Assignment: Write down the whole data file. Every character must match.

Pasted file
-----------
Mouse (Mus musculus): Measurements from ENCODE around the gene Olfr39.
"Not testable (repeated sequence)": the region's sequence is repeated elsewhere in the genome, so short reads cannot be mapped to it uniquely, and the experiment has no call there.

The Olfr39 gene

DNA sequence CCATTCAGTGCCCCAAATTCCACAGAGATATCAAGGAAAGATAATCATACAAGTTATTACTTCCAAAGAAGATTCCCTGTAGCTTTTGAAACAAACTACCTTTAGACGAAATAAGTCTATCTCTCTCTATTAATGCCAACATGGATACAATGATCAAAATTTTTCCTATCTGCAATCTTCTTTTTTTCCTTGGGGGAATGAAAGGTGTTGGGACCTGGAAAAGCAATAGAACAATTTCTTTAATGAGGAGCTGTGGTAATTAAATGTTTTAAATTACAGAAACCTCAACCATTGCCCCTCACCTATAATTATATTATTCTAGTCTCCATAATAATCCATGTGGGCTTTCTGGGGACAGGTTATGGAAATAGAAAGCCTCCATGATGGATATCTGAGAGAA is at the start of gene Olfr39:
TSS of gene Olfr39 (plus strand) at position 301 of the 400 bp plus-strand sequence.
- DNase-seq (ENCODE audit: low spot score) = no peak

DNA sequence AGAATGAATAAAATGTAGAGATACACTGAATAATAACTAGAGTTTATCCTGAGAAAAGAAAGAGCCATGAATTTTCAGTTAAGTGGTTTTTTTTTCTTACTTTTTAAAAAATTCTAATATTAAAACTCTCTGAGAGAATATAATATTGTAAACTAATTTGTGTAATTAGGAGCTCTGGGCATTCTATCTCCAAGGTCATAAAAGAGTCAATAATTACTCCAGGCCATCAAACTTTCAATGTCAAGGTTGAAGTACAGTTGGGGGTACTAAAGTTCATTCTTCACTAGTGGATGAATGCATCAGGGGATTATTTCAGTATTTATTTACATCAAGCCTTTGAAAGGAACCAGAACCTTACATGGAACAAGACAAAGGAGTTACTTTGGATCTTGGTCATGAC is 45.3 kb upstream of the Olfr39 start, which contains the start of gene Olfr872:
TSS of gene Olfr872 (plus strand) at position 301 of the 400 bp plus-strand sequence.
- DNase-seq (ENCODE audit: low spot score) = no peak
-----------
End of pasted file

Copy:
Mouse (Mus musculus): Measurements from ENCODE around the gene Olfr39.
"Not testable (repeated sequence)": the region's sequence is repeated elsewhere in the genome, so short reads cannot be mapped to it uniquely, and the experiment has no call there.

The Olfr39 gene

DNA sequence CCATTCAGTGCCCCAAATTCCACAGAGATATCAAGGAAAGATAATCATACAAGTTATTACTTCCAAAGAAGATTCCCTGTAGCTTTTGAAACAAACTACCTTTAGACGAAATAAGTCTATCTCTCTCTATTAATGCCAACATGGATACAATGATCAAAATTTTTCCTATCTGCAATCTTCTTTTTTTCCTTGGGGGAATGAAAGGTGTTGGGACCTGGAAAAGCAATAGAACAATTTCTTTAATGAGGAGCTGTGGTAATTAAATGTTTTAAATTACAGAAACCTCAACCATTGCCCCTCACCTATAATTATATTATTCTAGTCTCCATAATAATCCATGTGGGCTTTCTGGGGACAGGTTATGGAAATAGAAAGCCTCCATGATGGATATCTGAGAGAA is at the start of gene Olfr39:
TSS of gene Olfr39 (plus strand) at position 301 of the 400 bp plus-strand sequence.
- DNase-seq (ENCODE audit: low spot score) = no peak

DNA sequence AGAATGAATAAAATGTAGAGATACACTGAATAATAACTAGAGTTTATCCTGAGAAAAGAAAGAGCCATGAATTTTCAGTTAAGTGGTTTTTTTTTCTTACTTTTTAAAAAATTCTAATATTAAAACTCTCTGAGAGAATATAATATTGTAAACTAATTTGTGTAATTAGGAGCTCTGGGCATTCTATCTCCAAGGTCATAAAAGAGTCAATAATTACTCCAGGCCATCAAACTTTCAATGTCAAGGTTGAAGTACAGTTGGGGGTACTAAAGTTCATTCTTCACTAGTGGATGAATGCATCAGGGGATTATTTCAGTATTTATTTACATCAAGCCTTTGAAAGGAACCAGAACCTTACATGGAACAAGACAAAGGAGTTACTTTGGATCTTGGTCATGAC is 45.3 kb upstream of the Olfr39 start, which contains the start of gene Olfr872:
TSS of gene Olfr872 (plus strand) at position 301 of the 400 bp plus-strand sequence.
- DNase-seq (ENCODE audit: low spot score) = no peak